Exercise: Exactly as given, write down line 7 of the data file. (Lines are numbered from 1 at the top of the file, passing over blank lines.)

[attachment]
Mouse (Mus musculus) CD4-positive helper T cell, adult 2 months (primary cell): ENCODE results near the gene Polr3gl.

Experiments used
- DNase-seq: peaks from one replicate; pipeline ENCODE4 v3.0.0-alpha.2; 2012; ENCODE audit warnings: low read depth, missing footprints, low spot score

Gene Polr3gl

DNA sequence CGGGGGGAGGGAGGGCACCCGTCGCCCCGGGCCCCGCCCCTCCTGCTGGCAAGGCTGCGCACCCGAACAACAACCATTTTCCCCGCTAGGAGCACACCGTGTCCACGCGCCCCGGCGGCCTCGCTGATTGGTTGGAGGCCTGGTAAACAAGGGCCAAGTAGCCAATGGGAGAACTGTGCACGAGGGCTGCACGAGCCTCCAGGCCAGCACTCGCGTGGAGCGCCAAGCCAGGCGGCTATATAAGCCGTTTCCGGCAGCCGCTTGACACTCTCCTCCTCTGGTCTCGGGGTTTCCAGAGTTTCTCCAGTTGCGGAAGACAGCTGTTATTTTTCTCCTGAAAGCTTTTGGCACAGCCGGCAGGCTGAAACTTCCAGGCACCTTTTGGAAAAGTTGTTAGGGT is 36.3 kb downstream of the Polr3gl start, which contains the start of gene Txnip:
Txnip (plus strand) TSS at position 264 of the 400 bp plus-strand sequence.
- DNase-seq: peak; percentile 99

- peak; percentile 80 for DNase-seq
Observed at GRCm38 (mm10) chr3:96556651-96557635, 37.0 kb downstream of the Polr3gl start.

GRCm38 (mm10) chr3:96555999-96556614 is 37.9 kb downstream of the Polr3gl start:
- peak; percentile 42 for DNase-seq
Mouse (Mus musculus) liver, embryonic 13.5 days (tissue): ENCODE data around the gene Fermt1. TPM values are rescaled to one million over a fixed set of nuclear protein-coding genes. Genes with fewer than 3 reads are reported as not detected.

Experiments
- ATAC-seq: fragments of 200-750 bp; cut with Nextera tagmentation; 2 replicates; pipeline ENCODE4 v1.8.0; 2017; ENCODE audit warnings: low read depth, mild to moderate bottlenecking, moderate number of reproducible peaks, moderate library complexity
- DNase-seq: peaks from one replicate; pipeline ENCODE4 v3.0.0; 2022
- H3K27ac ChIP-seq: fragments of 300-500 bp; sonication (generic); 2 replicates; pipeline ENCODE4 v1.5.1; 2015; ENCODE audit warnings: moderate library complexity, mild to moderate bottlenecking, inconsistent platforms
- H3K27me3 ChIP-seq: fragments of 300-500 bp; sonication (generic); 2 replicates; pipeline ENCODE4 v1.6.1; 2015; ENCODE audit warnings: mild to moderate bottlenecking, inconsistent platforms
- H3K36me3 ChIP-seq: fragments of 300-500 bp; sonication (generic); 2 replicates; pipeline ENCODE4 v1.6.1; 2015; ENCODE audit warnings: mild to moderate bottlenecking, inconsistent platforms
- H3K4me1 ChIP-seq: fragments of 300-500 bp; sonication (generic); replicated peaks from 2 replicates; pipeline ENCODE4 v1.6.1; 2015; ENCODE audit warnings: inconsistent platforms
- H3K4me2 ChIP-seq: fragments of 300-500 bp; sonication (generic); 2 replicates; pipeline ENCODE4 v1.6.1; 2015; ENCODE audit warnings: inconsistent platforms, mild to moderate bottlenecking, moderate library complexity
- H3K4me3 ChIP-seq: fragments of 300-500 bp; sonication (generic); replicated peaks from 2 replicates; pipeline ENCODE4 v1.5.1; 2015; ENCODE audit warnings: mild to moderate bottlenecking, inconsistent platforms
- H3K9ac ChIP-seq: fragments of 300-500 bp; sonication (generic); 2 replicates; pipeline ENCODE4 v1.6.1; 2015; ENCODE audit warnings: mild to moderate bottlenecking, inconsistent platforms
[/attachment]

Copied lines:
- DNase-seq: peak; percentile 99